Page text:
I know that this was the desire of many of the Ford workers at Southampton. We should respect that. We should also recognise that in the case of Ford the workers broke their contract. Their union leaders supported them in breaking it and Ministers remained silent. The Ford workers jeopardised their future jobs by withdrawing fire and security provisions. Ford cars were not on the stand at the Motor Show. Mr. Moss Evans and the Transport and General Workers Union put in a 60 per cent. claim. By no means could that be called a responsible claim. If we are to have responsible bargaining in this country, we do not start with a figure of 60 per cent. We know that some wild figures will be stated, but let us try to reach a reasonable consensus wherever possible.

Enormous patience and understanding will be needed. We should recognise the fear of insecurity that change can bring. We know that dramatic change is not consistent with our history, but we also know that pressure for change—the dissatisfaction bordering on despair that exists in Britain—will grow and is growing.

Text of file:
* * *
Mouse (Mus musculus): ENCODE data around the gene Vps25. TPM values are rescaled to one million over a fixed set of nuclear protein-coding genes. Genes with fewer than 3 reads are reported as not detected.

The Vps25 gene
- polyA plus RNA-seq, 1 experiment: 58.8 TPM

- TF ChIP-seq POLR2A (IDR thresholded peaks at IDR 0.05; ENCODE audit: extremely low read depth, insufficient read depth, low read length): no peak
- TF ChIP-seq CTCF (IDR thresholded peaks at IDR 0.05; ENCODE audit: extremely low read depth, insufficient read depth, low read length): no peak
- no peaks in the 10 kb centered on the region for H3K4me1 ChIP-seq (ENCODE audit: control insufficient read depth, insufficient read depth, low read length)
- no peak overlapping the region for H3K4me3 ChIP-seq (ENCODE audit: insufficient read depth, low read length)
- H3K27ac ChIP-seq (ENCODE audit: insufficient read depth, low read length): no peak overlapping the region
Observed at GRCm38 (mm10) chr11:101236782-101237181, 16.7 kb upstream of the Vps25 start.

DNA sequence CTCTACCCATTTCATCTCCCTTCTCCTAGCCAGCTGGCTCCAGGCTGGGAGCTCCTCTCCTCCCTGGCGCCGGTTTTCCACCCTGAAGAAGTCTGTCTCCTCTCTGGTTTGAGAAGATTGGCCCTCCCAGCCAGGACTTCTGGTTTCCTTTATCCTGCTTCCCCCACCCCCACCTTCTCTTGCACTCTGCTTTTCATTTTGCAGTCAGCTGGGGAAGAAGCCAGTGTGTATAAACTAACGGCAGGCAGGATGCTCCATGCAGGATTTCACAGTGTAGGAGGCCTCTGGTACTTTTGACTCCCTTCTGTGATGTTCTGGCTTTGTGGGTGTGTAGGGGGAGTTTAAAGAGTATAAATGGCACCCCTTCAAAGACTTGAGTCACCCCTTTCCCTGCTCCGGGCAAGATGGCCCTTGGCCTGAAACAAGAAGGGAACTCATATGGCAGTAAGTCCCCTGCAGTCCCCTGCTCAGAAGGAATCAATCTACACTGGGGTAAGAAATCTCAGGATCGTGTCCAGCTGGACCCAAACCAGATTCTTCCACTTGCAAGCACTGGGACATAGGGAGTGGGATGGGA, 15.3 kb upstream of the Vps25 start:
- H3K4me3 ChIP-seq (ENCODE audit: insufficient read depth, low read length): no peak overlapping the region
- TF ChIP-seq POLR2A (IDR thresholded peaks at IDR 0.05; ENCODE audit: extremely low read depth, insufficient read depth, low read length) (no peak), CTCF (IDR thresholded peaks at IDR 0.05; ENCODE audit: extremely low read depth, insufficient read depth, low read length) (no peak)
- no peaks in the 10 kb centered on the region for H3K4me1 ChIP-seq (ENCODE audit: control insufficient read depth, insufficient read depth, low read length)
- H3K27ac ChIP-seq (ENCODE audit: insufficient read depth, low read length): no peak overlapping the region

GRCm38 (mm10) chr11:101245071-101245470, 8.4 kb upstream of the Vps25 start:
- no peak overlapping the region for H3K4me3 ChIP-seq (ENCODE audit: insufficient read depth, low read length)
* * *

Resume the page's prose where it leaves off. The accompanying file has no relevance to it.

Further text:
Professor Meade, in a recent article, said that this can be done through greater understanding and consensus, otherwise by the less pleasant manner of being exposed by events. This is what will happen. All the shouting on the Left will not stop these unpalatable things happening to Britain. Why do we not get together and do something in the ways I am suggesting? These are the only ways forward.

We cannot allow a once great country to be relegated to the second division. When my right hon. Friend the Member for Sidcup (Mr. Heath) started the negotiations to enter the European Community, the French rejected the approach because we were too strong. We were too powerful a country to join the Community at that time. Last week, we were too weak even to be a member of the EMS. We have lost our strength in 17 years. [Laughter.] If hon. Members laugh about that, let them look at the industrial power of Germany and France and other countries.